After a dozen years of war and months before the US drawdown in Afghanistan, the Pentagon is debating the fate of the Joint Improvised Explosive Device Defeat Organization.
It was created in 2005 at the height of the Iraq war to defeat roadside bombs that was the leading killer of US and allied troops. The IED remains leading threat to allied forces in Afghanistan.
Dedicated to the mission, JIEDDO studied the threat, developed and fielded systems to address it, built an intelligence system to troops keep abreast of fast changing enemy advances, and trained forces how best to protect themselves.
Now, DoD will either retain JIEDDO on a smaller scale or subsume its responsibilities into the military services.
Giving control of the mission to the services would be a mistake as too many, especially in the Army, appear eager to turn away from costly counterinsurgency warfare, preferring to revert to preparing for more conventional conflict.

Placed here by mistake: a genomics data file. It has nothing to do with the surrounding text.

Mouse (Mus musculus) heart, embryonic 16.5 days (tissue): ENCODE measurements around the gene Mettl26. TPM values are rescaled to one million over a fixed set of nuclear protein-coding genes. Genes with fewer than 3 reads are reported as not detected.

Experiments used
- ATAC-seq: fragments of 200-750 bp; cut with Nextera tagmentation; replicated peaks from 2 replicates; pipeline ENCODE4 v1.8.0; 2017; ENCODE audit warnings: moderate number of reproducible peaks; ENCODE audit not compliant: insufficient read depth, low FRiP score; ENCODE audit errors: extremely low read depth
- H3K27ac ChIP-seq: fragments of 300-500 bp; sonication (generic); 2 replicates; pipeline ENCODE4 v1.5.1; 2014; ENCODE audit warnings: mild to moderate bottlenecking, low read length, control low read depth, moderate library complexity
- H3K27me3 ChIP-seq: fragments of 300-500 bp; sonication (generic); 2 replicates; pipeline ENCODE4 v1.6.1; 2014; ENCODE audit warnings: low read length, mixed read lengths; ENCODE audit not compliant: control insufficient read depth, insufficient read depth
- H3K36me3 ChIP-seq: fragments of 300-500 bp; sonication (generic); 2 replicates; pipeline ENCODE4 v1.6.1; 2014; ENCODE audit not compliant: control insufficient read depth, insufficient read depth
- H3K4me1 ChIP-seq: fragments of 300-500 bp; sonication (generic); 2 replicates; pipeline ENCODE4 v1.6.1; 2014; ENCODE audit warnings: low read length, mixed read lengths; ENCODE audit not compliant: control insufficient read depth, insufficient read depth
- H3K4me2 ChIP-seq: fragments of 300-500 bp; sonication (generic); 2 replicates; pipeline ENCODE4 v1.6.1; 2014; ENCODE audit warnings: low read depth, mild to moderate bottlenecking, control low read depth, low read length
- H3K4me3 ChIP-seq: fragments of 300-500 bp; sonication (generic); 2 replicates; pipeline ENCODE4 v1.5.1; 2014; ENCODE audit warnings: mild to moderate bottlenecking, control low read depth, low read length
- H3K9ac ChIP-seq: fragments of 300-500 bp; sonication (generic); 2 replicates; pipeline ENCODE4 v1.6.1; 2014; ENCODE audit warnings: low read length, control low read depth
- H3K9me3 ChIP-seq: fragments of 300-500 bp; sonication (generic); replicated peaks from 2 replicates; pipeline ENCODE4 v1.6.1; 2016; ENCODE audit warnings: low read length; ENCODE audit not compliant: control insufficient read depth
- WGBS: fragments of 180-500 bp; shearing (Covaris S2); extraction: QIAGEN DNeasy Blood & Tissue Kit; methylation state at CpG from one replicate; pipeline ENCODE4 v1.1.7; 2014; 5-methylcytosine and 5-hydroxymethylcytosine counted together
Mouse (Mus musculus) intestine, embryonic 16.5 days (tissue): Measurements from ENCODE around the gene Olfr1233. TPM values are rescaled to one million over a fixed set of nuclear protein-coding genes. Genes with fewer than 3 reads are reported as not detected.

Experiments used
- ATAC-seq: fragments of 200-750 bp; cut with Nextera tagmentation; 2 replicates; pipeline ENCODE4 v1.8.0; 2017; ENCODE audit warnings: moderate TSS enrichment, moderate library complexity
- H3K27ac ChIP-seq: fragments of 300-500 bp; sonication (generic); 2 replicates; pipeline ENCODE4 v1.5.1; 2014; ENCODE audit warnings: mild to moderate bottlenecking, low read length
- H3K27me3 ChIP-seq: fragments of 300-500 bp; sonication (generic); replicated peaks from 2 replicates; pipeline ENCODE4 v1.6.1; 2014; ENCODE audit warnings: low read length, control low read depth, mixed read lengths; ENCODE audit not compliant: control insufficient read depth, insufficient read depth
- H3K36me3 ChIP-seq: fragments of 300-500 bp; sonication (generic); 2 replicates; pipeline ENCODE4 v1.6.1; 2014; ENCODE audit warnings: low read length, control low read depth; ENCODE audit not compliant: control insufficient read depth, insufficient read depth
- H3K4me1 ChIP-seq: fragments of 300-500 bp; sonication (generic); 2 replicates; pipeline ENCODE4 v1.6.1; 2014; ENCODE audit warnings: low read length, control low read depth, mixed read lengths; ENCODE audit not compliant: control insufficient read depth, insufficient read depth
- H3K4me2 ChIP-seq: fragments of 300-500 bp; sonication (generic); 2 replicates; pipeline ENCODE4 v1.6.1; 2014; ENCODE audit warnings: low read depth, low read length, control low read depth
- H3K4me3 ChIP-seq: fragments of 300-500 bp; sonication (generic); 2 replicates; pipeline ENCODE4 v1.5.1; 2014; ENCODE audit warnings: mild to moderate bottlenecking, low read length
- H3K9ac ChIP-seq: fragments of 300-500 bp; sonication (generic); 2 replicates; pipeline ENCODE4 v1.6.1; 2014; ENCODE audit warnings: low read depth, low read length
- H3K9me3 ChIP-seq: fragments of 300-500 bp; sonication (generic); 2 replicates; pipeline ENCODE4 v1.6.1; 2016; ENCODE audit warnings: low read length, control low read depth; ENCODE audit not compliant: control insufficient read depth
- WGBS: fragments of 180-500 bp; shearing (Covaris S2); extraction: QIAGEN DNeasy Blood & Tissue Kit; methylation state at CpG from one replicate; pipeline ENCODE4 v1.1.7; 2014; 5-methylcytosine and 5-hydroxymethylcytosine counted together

While those skills are important, the IED will remain an enduring threat that requires an enduring infrastructure to retain lessons learned and ensure future readiness.
That’s why DoD must keep JIEDDO independent and focused on a threat every potential adversary understands; IEDs are an ideal asymmetric tool against against sophisticated, casualty averse forces.
Inexpensive to build and easy to use, they are deadly, yield staggering numbers of wounded -- physical, mental and emotional -- and require a multiplicity of costly systems to defeat.
And it has unfortunately has spread worldwide. It has killed American special operators in the Philippines and is increasingly used by narco-traffickers to protect coca fields from eradication.
America and its allies were unprepared for IEDs a dozen years ago, and despite billions of investment, they remain an evolving threat that requires continued vigilance.